“It is extremely difficult for us to rent a permanent space because the costs are difficult to sustain. We also don’t have the means to register ourselves as an organization yet. Nobody was also willing to rent their space to us, because of our identity. But it is hard to carry out operations without a permanent address for official paperwork. Eventually, an acquaintance offered her own office space as our permanent address for official purposes. We use the space sometimes if we need to, but it is mostly useful just to show for our official paperwork and to receive mail,” says J.S.

But this experience is not the same for those who do not have the expertise of such networks or community elders to rely upon. For smaller, independent urban youth networks and informal communities whose class positions may limit them to NGO and cultural center venues or private residences, such use of borrowed spaces remains unsustainable, class-restricted, and often only limited to one-off events.

“Class privilege and the NGO-ised nature of organizations and people, means often these aspects of community building continue to be patron-client environments. Meaningful, community led spaces or projects are hard to come by, and also the conscious awareness of such histories are also lacking within those often starting new,” says Ruhul.

And I wonder if our reliance on such spaces allows for us to imagine & think about more long-term sustainable solutions, which may be queer-led and designed to allow greater agency for their communities to make decisions about the utility of these spaces.


Entrepreneurial ventures that center community support

Decades of experience as a community organizer gives Little Boxes valuable insight about this matter. In fact, when I called him to talk about this article and issue, he let out a sad remark: “Are there any such spaces now in Dhaka? Barely any, as far as I know.”

He’s not wrong, which is why I find it important to talk about the restaurant he created and operated with his colleague. Although Café M no longer exists, it did serve as a safe space for several community events for some time between 2013 and 2015. Identifying a distinct need for a space that could be regularly frequented by gender and sexually diverse people every now and then for casual addas and dates but also for community events and projects, he figured that a self-sustainable commercial venture could be a solution.

Café M was established in Mohammadpur – a part of Dhaka that is diverse in the demography of the population it holds, not only by socio-economic status but also by cultures, languages, and a rich pre-liberation history. Today, Mohammadpur is busier and full of restaurants as gentrification has rapidly taken over these last few years. But Café M was one of the first restaurants to operate in the neighborhood before Dhaka’s craze for food-businesses started.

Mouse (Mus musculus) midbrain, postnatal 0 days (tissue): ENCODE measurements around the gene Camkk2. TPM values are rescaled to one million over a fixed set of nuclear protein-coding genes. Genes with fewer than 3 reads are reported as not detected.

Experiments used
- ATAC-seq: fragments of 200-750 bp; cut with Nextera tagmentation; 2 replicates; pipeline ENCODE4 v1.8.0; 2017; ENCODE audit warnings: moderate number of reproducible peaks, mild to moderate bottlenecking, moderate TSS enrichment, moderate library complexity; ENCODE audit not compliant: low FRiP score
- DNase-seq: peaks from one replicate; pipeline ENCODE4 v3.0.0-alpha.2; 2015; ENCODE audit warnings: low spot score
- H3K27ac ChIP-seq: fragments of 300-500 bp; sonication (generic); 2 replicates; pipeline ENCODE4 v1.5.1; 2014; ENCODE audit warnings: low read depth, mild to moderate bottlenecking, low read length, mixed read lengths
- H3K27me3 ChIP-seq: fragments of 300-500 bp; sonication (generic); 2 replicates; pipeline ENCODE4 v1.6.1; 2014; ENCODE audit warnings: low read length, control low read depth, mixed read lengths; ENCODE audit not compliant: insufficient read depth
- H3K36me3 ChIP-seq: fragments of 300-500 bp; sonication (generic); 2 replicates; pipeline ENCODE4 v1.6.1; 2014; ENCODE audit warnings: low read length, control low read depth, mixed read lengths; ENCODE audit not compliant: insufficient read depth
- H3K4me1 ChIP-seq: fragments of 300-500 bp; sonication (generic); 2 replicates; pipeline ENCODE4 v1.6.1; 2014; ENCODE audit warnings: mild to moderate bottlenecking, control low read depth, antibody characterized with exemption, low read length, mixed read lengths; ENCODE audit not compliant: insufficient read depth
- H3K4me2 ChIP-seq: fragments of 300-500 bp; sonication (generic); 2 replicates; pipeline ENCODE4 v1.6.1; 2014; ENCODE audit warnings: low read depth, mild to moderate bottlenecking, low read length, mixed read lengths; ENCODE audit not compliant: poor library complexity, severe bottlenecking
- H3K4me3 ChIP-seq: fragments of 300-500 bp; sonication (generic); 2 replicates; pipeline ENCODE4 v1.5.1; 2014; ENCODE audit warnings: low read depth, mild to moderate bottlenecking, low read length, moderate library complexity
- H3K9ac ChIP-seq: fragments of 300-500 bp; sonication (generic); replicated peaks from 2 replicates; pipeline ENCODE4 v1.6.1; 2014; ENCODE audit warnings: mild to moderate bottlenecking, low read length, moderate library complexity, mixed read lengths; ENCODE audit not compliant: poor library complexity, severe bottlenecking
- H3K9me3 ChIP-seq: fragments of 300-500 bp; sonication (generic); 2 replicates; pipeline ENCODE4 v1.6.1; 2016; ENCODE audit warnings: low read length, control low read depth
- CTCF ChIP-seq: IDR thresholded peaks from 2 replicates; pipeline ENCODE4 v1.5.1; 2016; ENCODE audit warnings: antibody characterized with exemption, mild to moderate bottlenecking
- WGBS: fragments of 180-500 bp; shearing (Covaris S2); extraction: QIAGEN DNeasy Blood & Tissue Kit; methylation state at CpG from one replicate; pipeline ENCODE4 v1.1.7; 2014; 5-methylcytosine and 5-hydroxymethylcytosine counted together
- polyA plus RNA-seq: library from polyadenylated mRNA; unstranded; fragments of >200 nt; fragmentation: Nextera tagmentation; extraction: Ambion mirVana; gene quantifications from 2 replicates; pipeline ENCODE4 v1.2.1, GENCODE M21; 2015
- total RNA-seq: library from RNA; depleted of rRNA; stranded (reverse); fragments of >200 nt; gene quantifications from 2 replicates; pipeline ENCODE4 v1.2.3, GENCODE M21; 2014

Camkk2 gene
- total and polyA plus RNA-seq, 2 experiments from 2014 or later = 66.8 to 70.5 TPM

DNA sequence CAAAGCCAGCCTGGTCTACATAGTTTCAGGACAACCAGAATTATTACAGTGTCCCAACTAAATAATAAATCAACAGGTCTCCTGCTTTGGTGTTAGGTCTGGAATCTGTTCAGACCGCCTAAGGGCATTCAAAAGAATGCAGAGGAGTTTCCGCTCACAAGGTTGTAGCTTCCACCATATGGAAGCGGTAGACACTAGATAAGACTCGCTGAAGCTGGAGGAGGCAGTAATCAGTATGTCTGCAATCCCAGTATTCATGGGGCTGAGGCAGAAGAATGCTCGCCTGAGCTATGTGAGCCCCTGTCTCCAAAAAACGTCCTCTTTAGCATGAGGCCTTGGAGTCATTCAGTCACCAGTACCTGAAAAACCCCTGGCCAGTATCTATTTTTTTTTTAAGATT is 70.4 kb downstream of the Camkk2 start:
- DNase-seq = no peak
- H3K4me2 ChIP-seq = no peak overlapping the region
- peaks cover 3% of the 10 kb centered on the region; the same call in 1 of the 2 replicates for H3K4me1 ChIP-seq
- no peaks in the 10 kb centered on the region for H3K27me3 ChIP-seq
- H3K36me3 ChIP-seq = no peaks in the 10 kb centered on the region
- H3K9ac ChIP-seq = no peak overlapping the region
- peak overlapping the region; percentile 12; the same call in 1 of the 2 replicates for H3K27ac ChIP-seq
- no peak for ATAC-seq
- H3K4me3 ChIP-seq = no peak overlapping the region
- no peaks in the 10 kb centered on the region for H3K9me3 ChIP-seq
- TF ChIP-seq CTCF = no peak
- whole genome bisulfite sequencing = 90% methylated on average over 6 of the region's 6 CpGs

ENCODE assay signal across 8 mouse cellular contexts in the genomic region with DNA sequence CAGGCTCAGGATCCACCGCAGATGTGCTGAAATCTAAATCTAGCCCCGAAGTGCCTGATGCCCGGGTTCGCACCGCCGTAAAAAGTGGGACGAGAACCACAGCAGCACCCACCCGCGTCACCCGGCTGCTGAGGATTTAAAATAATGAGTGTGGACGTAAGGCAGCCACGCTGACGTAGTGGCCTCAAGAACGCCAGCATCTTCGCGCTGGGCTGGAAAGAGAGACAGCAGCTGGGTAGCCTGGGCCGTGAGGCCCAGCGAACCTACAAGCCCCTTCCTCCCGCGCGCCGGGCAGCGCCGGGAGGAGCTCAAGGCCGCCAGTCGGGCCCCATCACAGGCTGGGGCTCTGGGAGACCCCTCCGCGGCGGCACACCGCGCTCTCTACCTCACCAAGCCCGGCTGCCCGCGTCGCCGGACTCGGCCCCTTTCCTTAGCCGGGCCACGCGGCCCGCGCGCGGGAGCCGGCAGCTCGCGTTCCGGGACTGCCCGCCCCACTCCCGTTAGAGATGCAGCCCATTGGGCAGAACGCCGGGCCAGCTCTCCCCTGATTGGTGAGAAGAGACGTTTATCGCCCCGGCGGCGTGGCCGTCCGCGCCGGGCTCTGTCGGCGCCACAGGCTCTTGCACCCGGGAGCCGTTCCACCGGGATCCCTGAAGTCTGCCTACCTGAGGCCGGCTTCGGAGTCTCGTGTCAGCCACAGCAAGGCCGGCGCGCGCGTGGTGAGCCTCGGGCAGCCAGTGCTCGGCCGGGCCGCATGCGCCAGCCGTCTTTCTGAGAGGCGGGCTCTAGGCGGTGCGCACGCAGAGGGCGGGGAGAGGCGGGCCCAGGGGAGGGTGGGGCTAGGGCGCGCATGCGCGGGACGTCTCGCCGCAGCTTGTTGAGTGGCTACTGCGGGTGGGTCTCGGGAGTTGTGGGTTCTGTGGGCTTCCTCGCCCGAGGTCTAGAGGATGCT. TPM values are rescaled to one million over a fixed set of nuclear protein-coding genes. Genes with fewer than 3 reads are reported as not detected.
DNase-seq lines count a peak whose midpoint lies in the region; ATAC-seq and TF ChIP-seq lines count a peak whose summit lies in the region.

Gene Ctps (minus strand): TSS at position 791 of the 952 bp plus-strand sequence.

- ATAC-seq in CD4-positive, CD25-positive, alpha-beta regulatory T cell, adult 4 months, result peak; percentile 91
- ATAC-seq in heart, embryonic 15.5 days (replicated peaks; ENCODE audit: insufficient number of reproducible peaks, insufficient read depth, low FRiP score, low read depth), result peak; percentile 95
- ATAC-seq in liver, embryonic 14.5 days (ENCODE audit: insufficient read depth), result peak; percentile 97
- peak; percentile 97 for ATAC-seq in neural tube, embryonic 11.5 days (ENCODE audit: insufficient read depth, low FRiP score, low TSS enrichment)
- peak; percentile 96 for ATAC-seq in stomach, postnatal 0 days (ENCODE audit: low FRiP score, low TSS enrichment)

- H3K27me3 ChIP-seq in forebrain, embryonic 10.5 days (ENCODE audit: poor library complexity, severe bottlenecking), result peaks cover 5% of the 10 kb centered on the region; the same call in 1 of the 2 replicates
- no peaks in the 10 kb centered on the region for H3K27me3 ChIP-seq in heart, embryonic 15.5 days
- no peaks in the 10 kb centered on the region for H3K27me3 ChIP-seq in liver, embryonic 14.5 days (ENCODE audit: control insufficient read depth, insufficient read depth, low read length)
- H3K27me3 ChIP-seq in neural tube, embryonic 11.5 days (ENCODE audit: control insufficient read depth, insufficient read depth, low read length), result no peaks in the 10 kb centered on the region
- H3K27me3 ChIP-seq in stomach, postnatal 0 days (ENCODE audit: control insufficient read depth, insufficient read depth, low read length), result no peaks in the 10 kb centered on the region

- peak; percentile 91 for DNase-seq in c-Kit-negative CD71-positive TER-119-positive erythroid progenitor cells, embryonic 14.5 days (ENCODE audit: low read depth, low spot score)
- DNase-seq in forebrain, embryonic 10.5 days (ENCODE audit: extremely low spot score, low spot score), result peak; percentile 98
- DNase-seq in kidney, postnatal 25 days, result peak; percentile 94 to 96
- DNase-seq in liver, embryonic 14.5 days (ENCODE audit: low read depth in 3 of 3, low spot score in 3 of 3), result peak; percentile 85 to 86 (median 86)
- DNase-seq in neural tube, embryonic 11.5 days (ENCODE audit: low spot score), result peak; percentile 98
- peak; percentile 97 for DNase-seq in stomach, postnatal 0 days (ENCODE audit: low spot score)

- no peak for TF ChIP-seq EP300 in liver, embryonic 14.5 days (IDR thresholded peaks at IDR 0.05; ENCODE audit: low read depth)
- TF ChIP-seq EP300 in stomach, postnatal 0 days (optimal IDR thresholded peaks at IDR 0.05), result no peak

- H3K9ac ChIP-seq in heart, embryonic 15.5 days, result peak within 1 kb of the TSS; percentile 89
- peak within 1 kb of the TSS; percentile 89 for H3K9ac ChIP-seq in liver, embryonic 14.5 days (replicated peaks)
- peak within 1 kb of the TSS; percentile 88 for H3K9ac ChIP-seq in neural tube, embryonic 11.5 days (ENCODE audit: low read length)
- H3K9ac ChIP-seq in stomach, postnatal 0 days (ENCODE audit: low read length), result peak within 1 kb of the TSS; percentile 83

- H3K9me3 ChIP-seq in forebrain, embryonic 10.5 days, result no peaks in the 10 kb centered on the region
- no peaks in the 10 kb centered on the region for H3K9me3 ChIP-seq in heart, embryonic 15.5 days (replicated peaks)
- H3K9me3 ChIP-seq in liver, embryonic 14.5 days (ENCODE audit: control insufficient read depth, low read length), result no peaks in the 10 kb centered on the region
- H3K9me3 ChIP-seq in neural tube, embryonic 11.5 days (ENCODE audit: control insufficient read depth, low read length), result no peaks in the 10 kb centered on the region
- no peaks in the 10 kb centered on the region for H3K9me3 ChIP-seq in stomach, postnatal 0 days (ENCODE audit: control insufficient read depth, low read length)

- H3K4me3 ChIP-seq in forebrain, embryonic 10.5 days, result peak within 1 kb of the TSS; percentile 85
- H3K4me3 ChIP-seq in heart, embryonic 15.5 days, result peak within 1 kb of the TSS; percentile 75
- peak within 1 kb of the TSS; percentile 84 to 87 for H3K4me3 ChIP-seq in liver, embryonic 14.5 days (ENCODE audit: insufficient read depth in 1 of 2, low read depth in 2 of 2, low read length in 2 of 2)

Located at a corner of the second floor of a building that was also occupied by other businesses, Little Boxes’ goals for the restaurant was fairly simple. He wanted to create a space that could be accessible and used casually by queer people in a manner that wasn’t a burden to their pockets. So that a simple plate of fries or a drink could suffice to spend a few hours with company. But he was careful: he never promoted the restaurant as a queer space. That the café was safe for queer people was often shared by word-of-mouth among community members. His goals for the café centered the larger community’s needs often, which is why he often facilitated and hosted various events big and small in the restaurant. He recalls that because this was a commercial dining space, it was relatively difficult for curious outsiders to hold the restaurant management questionable about who visited. So the restaurant did not face any troubles or questions regarding inquisitions. But because this was a queer-led space, people could also change their attire and feel comfortable inside, because it is otherwise difficult to travel while appearing visibly queer. For small regular community sessions and workshops, debut exhibitions of artists, private birthday parties, Café M has had an illustrious journey as a safe space for sexually and gender diverse folks.

But operating a restaurant is no easy business. From logistics to menu updates, Little Boxes had to be involved in every decision to keep the restaurant financially sustainable. And with one job already, this was a project on the side for him that gradually became more demanding of his time and energy. Eventually, after his business partner left the country, he had to shut the space down. But in retrospect, he now thinks that it was probably a safe and timely decision to do so. The 2016 murders took place shortly after, and by then, Café M had already made a reputation among urban queer networks as a “gay café”, as he remembers. Much like an open secret.